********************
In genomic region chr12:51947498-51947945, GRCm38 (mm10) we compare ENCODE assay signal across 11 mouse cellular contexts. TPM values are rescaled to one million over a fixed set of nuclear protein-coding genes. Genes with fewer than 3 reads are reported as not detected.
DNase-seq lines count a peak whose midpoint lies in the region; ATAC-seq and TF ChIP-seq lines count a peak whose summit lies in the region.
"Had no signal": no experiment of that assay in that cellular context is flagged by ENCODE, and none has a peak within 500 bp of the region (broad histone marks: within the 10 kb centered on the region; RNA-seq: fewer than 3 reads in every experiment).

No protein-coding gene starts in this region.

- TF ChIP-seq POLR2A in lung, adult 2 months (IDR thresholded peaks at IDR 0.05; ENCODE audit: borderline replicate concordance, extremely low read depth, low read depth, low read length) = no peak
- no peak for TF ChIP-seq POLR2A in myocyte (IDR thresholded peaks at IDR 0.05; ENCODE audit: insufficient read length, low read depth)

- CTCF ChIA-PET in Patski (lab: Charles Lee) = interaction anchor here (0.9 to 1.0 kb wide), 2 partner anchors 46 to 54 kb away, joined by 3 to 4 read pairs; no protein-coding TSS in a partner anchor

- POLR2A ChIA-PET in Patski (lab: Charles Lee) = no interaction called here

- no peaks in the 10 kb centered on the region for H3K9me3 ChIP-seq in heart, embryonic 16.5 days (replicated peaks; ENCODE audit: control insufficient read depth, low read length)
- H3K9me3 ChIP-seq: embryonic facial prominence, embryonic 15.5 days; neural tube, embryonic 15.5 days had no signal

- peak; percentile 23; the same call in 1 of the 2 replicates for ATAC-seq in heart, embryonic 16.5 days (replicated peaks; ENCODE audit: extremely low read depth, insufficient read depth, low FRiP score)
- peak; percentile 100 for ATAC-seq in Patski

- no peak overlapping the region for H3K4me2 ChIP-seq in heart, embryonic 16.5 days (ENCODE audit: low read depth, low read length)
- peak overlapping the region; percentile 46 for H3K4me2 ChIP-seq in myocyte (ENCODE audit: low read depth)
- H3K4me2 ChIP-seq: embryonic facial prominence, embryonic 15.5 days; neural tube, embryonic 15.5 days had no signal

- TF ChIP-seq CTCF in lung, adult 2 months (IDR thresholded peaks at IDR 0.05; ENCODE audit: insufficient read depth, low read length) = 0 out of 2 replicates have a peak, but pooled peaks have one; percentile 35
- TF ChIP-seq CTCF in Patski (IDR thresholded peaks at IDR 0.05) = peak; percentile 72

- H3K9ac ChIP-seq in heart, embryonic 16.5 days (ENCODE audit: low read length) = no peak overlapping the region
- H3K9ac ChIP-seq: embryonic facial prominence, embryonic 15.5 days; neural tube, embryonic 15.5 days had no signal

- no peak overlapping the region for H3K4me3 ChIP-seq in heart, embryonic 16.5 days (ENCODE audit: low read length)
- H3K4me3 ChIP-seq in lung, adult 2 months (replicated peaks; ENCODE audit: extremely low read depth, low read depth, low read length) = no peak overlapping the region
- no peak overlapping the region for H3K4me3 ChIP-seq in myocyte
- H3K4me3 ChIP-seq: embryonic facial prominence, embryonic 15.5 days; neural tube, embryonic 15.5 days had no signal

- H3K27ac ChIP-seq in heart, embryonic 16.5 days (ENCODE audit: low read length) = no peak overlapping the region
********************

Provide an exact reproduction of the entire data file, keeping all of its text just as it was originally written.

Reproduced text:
In genomic region chr12:51947498-51947945, GRCm38 (mm10) we compare ENCODE assay signal across 11 mouse cellular contexts. TPM values are rescaled to one million over a fixed set of nuclear protein-coding genes. Genes with fewer than 3 reads are reported as not detected.
DNase-seq lines count a peak whose midpoint lies in the region; ATAC-seq and TF ChIP-seq lines count a peak whose summit lies in the region.
"Had no signal": no experiment of that assay in that cellular context is flagged by ENCODE, and none has a peak within 500 bp of the region (broad histone marks: within the 10 kb centered on the region; RNA-seq: fewer than 3 reads in every experiment).

No protein-coding gene starts in this region.

- TF ChIP-seq POLR2A in lung, adult 2 months (IDR thresholded peaks at IDR 0.05; ENCODE audit: borderline replicate concordance, extremely low read depth, low read depth, low read length) = no peak
- no peak for TF ChIP-seq POLR2A in myocyte (IDR thresholded peaks at IDR 0.05; ENCODE audit: insufficient read length, low read depth)

- CTCF ChIA-PET in Patski (lab: Charles Lee) = interaction anchor here (0.9 to 1.0 kb wide), 2 partner anchors 46 to 54 kb away, joined by 3 to 4 read pairs; no protein-coding TSS in a partner anchor

- POLR2A ChIA-PET in Patski (lab: Charles Lee) = no interaction called here

- no peaks in the 10 kb centered on the region for H3K9me3 ChIP-seq in heart, embryonic 16.5 days (replicated peaks; ENCODE audit: control insufficient read depth, low read length)
- H3K9me3 ChIP-seq: embryonic facial prominence, embryonic 15.5 days; neural tube, embryonic 15.5 days had no signal

- peak; percentile 23; the same call in 1 of the 2 replicates for ATAC-seq in heart, embryonic 16.5 days (replicated peaks; ENCODE audit: extremely low read depth, insufficient read depth, low FRiP score)
- peak; percentile 100 for ATAC-seq in Patski

- no peak overlapping the region for H3K4me2 ChIP-seq in heart, embryonic 16.5 days (ENCODE audit: low read depth, low read length)
- peak overlapping the region; percentile 46 for H3K4me2 ChIP-seq in myocyte (ENCODE audit: low read depth)
- H3K4me2 ChIP-seq: embryonic facial prominence, embryonic 15.5 days; neural tube, embryonic 15.5 days had no signal

- TF ChIP-seq CTCF in lung, adult 2 months (IDR thresholded peaks at IDR 0.05; ENCODE audit: insufficient read depth, low read length) = 0 out of 2 replicates have a peak, but pooled peaks have one; percentile 35
- TF ChIP-seq CTCF in Patski (IDR thresholded peaks at IDR 0.05) = peak; percentile 72

- H3K9ac ChIP-seq in heart, embryonic 16.5 days (ENCODE audit: low read length) = no peak overlapping the region
- H3K9ac ChIP-seq: embryonic facial prominence, embryonic 15.5 days; neural tube, embryonic 15.5 days had no signal

- no peak overlapping the region for H3K4me3 ChIP-seq in heart, embryonic 16.5 days (ENCODE audit: low read length)
- H3K4me3 ChIP-seq in lung, adult 2 months (replicated peaks; ENCODE audit: extremely low read depth, low read depth, low read length) = no peak overlapping the region
- no peak overlapping the region for H3K4me3 ChIP-seq in myocyte
- H3K4me3 ChIP-seq: embryonic facial prominence, embryonic 15.5 days; neural tube, embryonic 15.5 days had no signal

- H3K27ac ChIP-seq in heart, embryonic 16.5 days (ENCODE audit: low read length) = no peak overlapping the region